A truck rumbles slowly down a mountain road. Suddenly, its brakes go out and it starts to accelerate. A few minutes later, the driver loses control and the 18-wheeler flies off the edge of the bluff.
The runaway truck illustrates what happens to cells that lose the function of a gene that helps "brake," or regulate, cell division. Rather than dividing in a slow, orderly fashion, these cells begin to divide faster and faster, eventually racing out of control.
What happens next? Cancer. This deadly proliferation of abnormal cells eventually afflicts about one in three Americans, according to the American Cancer Society.
Some cancer patients develop renegade tumors that do not respond to conventional treatment, notes Albert Deisseroth of the M.D. Anderson Cancer Center in Houston. The trouble is, oncologists can't always identify such patients.
New research suggests that a well-known braking gene, the retinoblastoma (RB) gene, plays a role in bladder cancer and a type of leukemia. Scientists believe progression of the cancer is caused when the gene's normal growth-regulating function is impaired or stopped. If confirmed, this finding might help researchers create a clinical test that would identify patients with very aggressive leukemia, bladder cancer and perhaps other malignancies as well. Armed with this information, oncologists could then provide such patients with the most powerful anticancer therapies available. "Now we have a marker [for these renegade tumors]," Deisseroth says.
The retinoblastoma gene is known to cause a ruthless eye cancer in children (SN: 1/5/85, p.10). Oncologists began to notice that some survivors of this cancer went on to suffer unrelated cancers, such as bone and bladder cancers, later in life. This observation raised the possibility that problems with the RB gene might help explain some cancers that strike the general population. Indeed, subsequent research showed a link between the RB gene and a number of common adult cancers, including lung, breast, prostate, bladder and bone cancer.
These intriguing findings led Deisseroth and William F. Benedict at the Baylor College of Medicine Center for Biotechnology in The Woodlands, Texas, to take a look at leukemia. People with leukemia, a cancer of certain white cells in the bloodstream and bone marrow, often experience fatigue and weight loss. The American Cancer Society estimates that the disease will strike 28,200 Americans in 1992 and kill 18,200.
The Baylor-M.D. Anderson team focused on 43 men and women with acute myelogenous leukemia (AML), a particularly severe form of leukemia. Rather than test for the retinoblastoma gene directly, the researchers looked for the telltale protein that cells produce when the gene is turned on. Scientists believe the RB protein is somehow involved in regulating cell growth.
The investigators discovered that 13 of the 43 patients (30 percent) showed either abnormally low or no detectable levels of RB protein in their leukemic white blood cells. This suggests that problems with the RB gene are common for people with AML.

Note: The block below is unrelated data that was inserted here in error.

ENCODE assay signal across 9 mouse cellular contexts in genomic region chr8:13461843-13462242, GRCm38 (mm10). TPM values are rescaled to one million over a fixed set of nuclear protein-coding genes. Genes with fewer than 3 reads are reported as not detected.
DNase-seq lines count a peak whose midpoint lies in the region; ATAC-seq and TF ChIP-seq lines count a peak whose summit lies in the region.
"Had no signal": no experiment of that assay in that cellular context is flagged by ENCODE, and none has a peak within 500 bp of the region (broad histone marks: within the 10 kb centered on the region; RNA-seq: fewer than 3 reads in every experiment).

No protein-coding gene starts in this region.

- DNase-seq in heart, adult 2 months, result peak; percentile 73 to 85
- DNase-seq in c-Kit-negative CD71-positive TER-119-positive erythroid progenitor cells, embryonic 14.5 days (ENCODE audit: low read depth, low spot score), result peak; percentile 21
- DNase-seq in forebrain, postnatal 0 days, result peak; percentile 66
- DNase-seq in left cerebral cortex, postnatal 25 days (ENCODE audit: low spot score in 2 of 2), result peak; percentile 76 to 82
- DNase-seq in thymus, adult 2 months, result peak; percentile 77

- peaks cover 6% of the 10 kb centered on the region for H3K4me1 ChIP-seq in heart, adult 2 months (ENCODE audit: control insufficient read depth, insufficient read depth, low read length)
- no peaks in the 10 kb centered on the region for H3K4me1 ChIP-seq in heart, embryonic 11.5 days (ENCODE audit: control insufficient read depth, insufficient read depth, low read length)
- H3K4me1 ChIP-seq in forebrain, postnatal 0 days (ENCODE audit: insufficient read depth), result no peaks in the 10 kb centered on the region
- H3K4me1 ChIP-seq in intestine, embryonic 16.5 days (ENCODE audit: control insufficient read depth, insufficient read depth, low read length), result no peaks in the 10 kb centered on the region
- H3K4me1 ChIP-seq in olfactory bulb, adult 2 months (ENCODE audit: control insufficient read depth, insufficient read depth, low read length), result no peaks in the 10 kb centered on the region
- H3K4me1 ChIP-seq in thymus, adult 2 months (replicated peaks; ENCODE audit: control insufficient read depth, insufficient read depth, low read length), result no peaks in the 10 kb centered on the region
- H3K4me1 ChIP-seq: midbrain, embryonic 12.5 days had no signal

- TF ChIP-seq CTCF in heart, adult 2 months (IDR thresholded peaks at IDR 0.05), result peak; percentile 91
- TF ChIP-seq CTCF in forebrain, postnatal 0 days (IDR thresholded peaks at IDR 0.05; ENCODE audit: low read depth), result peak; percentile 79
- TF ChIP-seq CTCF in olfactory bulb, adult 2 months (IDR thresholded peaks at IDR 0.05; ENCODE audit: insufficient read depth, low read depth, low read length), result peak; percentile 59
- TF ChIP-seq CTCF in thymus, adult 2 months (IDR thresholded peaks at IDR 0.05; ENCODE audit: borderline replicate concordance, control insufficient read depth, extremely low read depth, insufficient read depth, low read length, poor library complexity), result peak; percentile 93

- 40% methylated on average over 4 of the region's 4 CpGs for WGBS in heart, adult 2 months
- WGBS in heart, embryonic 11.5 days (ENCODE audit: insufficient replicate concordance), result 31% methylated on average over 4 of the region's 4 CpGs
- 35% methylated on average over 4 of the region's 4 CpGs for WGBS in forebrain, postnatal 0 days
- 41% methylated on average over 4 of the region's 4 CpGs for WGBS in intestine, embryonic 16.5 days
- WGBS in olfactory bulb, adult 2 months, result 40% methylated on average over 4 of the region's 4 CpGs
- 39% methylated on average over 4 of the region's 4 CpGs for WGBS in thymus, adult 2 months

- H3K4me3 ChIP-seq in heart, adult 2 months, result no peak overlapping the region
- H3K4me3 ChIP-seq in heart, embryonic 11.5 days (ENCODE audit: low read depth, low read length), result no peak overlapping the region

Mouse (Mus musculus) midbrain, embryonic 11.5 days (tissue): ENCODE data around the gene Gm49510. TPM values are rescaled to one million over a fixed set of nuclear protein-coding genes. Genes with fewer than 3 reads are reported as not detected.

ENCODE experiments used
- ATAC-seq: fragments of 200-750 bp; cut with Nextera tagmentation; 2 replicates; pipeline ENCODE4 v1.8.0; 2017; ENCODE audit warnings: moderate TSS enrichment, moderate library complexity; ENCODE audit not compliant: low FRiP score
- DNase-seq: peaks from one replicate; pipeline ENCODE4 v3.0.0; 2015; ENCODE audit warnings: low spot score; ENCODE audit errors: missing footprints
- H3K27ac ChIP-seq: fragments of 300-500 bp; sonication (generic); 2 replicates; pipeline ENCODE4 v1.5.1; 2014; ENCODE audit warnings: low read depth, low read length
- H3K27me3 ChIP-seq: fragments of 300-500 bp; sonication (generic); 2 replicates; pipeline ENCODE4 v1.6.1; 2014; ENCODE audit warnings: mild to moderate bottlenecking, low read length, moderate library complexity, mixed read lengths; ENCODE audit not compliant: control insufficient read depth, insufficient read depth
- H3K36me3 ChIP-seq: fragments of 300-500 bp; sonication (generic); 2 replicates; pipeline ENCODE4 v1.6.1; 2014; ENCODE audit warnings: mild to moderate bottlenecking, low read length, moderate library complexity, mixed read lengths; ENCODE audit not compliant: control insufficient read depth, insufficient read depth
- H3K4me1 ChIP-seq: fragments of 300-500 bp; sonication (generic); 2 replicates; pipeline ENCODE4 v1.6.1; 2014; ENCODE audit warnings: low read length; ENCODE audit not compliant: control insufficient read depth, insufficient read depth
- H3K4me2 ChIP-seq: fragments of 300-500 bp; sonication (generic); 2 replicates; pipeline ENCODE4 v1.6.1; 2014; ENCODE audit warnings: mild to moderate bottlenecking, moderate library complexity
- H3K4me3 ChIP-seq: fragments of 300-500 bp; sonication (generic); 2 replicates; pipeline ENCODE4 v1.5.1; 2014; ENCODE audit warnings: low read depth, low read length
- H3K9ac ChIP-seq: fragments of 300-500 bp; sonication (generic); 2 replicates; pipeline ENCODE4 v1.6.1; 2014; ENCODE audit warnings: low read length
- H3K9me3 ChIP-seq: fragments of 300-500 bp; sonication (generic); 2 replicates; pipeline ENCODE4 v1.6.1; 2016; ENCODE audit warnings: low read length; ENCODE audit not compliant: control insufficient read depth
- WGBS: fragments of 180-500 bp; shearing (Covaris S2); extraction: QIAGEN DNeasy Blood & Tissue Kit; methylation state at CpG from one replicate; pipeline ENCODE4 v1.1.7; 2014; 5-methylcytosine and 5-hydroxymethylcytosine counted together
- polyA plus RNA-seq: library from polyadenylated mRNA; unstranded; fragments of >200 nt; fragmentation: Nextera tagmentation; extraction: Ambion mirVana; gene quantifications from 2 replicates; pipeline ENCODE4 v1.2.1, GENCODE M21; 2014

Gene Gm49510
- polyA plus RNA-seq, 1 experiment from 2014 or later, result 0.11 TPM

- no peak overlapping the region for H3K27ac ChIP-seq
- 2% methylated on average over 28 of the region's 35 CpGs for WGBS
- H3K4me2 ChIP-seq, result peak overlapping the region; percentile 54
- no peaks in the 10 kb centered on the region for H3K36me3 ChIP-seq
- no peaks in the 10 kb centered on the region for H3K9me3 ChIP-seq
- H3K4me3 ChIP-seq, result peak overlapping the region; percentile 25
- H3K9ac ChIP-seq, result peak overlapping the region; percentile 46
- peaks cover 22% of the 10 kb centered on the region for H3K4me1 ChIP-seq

More important, when the researchers homed in on a subgroup of 20 newly
diagnosed AML patients, they discovered that the RB test accurately predicted the course and severity of their disease.
All 20 received the same regimen of anticancer drugs, yet some lived much longer than others.
For example, those whose blood cells showed little or no sign of the RB protein survived approximately 39 days from the time of diagnosis; patients whose cells contained high concentrations of RB protein lived an average of 333 days.
AML patients with lots of RB protein still had a fighting chance against the disease, speculates study coauthor Steven M. Kornblau of M.D. Anderson. The test showed that they still had functional RB genes helping cells crank out the growth-regulating protein.
The RB test may one day flag leukemia patients who will soon take a turn for the worse, suggests Benedict. He described the new findings on March 31 at the American Cancer Society's science writers' seminar, held in St. Petersburg, Fla. The study will appear in an upcoming issue of CANCER RESEARCH.
The healthy human body relies on cell division to replace aging or dead cells. Cancer strikes when this normal, restorative process runs amok.
How does it happen?
Molecular biologists believe the process starts when radiation, a virus or a chemical carcinogen damages the cell. That injury may activate a gene, a sequence of DNA that tells the cell to manufacture a specific protein. Cancer-causing genes, called oncogenes, can be involved at the genesis of a tumor. For example, the ras gene, when activated, may help cause colon and rectal cancer (see sidebar). The RB gene, on the other hand, causes trouble when it is shut off. In adult cancers, the impairment of this gene may trigger the molecular events that cause an existing tumor to turn nasty, a process that eventually leads to metastasis - the spread of tiny cancer cells to distant parts of the body.
Benedict believes another gene is responsible for setting off the process that causes leukemia. Later in the disease, something happens to inactivate the RB gene, he suggests.
Data from other studies provide some support for Benedict's hypothesis. One investigation, involving people with bladder cancer, suggests that the RB gene is involved in the progression of that disease.